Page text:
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We then have a better estimation for the total probability amplitude by adding the probability amplitudes of these two possibilities to our original simple estimate. Based on the properties of the cross product, this produces a vector that is perpendicular to both the velocity and magnetic field vectors.

They are related to our everyday ideas of probability by the simple rule that the probability of an event is the square of the length of the corresponding amplitude arrow. Each diagram involves some calculation involving definite rules to find the associated probability amplitude.

An electron moving backwards

The amplitude arrows are fundamental to the description of the world given by quantum theory. An electron moving backwards in time can be viewed as a positron moving forward in time.

Feynman avoids exposing the reader to the mathematics of complex numbers by using a simple but accurate representation of them as arrows on a piece of paper or screen. The simplest process to achieve this end is for the electron to move from A to C an elementary action and for the photon to move from B to D another elementary action.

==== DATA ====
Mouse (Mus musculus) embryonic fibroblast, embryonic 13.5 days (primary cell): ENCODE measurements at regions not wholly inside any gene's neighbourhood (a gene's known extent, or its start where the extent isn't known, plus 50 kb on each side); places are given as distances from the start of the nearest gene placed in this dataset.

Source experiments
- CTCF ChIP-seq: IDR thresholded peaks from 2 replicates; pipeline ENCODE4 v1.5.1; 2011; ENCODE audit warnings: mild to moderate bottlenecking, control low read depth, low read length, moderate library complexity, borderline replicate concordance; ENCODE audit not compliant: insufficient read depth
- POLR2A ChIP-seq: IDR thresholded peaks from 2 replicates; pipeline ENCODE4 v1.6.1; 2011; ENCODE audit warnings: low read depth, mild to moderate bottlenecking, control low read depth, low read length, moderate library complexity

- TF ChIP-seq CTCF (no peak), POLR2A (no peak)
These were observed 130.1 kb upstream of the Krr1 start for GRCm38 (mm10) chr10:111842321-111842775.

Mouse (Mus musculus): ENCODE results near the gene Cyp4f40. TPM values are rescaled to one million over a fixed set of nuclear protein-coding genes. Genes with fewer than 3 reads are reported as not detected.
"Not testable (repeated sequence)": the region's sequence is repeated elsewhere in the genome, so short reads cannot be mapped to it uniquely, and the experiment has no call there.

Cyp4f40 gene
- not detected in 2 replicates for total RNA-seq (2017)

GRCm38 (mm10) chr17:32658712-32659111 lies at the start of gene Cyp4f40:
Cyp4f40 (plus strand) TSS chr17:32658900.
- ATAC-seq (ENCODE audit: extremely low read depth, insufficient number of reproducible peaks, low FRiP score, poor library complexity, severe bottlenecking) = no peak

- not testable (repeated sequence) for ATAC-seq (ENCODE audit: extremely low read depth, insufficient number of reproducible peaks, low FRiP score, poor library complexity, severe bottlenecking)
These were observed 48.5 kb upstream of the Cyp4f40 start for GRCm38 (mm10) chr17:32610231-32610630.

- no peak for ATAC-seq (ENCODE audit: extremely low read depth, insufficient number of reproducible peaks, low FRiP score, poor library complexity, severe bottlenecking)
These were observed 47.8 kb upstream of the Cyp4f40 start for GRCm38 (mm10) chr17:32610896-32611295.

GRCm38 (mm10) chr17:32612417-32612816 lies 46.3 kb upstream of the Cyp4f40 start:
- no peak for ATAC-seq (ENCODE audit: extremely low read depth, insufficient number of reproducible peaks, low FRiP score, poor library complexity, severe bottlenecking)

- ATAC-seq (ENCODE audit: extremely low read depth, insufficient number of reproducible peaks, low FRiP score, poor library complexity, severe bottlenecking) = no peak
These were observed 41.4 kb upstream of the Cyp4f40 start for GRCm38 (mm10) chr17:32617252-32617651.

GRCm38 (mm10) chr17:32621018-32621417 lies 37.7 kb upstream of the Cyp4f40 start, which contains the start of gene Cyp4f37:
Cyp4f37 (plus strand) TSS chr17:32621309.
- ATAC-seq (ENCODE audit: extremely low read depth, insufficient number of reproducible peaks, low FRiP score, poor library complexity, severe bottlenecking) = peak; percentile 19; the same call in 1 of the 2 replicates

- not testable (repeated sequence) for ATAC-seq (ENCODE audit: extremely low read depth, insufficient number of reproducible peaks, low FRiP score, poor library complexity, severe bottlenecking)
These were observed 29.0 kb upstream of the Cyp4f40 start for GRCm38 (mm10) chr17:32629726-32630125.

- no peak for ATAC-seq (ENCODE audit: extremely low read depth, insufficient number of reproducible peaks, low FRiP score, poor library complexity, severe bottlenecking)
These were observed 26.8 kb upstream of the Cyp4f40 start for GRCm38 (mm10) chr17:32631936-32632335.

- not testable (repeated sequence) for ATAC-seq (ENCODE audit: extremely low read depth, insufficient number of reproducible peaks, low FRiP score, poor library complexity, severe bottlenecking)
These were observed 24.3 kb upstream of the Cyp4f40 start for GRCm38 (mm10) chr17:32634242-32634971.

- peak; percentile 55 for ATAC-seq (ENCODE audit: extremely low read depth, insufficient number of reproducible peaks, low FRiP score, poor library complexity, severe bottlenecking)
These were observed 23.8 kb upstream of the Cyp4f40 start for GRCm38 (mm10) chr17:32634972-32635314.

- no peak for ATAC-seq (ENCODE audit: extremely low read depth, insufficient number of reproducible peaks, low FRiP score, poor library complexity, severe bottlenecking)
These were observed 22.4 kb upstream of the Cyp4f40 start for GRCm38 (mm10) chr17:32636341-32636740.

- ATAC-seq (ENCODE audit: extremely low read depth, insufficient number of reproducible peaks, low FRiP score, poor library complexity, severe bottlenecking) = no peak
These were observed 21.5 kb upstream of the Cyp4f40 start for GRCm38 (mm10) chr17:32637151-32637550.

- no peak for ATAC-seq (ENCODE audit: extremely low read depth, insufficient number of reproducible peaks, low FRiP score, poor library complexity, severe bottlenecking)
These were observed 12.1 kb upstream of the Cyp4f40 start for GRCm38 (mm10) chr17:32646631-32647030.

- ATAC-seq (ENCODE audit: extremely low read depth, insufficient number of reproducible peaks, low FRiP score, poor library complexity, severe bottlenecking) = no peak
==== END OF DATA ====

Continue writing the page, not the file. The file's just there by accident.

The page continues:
Compton scattering But there are other ways in which the end result could come about. That basic scaffolding remains when one moves to a quantum description, but some conceptual changes are needed.

The amplitude arrows are

The sum of these two vectors is the Lorentz force. In the absence of an electric field, the force is perpendicular to the velocity of the particle and the direction of the magnetic field. Quantum mechanics introduces an important change in the way probabilities are computed. If both electric and magnetic fields are present, the Lorentz force is the sum of both of these vectors. The sum of all resulting arrows represents the total probability of the event.